The operators of Bread and Wine, an Italian restaurant operating at Osu in Accra, say they may end their operations in Ghana if electricity bills of the eatery remain high after an audit ordered by Deputy Minister of Power, John Abdulai Jinapor.
The restaurant had served notice of its impending closure following high electricity tariffs from Electricity Company of Ghana (ECG).
The company said the charges by the ECG cannot reflect their consumption, but their complaints fell on deaf ears, as ECG officials asked them to leave the country if they were not comfortable with the charges.
The company decided to close the business in the next few weeks.
“Dear friends and clients, after receiving couple of electricity ECG bills, GH¢30,000 per month (7,000 Euros, a month), we are sorry to announce that Bread and Wine will close its doors at the end of March 2016,” a Facebook post from the company said.
“We tried to explain to ECG that we are only using our ACs (air-conditioners) during lunch and dinner time, therefore that consumption of electricity is impossible. Their answer was “if you are not happy, go back to your country,” it added.
These outrageous electricity bills compelled the deputy minister to visit the restaurant on Friday.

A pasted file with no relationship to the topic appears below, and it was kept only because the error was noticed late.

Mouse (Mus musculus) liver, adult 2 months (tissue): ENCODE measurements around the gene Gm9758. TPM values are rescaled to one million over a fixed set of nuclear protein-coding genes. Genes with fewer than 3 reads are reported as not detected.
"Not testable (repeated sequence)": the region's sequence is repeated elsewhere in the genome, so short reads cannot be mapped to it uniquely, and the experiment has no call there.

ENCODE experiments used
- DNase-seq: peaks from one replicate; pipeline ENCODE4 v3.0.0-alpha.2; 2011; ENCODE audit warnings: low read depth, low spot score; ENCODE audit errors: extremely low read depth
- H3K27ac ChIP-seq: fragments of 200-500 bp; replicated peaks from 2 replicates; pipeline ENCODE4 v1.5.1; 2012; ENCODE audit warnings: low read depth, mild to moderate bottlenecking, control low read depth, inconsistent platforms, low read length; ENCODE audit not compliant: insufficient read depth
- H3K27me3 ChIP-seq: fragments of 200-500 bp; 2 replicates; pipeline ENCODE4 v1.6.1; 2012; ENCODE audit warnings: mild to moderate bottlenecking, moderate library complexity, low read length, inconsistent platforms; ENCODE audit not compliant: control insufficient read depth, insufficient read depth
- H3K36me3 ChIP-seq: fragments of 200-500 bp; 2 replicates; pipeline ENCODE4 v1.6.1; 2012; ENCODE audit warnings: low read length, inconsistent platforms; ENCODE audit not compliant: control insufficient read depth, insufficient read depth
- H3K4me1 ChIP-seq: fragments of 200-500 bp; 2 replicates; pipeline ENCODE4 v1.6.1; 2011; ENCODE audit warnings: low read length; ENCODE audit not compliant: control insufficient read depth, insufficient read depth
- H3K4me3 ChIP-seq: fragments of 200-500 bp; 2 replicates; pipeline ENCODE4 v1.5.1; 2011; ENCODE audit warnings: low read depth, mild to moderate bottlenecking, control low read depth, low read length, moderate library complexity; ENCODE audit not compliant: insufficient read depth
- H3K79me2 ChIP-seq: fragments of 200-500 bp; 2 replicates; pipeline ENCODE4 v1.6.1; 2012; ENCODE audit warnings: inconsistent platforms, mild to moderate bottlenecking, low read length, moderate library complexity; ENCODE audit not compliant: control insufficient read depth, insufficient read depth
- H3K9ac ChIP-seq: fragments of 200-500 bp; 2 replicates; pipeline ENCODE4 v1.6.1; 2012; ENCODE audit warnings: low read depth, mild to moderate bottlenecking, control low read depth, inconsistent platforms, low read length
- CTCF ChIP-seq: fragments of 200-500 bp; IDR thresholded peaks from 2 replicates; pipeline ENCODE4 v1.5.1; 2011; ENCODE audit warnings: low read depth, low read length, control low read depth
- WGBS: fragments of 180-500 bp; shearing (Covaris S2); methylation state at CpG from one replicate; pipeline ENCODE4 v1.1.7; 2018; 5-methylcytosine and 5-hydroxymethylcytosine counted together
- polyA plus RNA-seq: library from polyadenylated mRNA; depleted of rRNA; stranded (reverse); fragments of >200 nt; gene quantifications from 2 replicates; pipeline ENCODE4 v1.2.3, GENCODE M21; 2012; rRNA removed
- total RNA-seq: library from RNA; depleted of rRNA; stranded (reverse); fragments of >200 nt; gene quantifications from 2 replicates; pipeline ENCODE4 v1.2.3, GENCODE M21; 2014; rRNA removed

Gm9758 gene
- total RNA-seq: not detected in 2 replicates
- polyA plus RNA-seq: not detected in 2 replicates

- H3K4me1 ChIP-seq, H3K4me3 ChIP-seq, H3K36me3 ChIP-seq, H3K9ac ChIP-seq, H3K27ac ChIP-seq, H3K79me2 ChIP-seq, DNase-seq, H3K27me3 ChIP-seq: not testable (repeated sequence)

He called for audit of the metre as well as power consumption of the restaurant that employs about 60 Ghanaians.
However, the manager of the restaurant, who gave his name as Nicholas, insisted that they will close down the eatery should the tariffs remain the same after the audit.
“The Minister will do what he has to do. He cannot give me a solution, he is now looking into the problem and as to whether we are closing or not, it will depend on the outcome. But they have to understand that if the bill remains the same, this place cannot operate because a restaurant cannot generate enough money to pay a bill of GH¢30,000,” he charged.
Mr Jinapor directed the Energy Commission and ECG to investigate and explain the astronomical charges at the restaurant through the audit of the metering system of Bread and Wine.
“The meter was changed and the bill went up, and so we would have to find out why it went up. Was it that the previous meter was faulty and was not reading properly or the new meter is reading astronomically? I think that when we do the audit, we can determine that and so I have directed that the Energy Commission and the ECG do what they call a test run…they will have a parallel meter alongside the current meter and that will determine whether first of all the meter is reading properly. I am sure by Wednesday we will get the results,” the Minister told Citi FM.
Many Ghanaians have complained of exorbitant charges following an increase of 59.2 percent in electricity tariff last December.
“This might be one case but we intend rolling it out. All districts should carry out an audit of the metering system. It is possible, you never know, machines could be faulty. It is too early to draw conclusions. But let’s do a general audit because I have also had complaints from another hotel indicating that their bills are high and as a government we cannot sit unconcerned.
“We have to take steps to ensure that we protect businesses.”
A DAILY GUIDE Report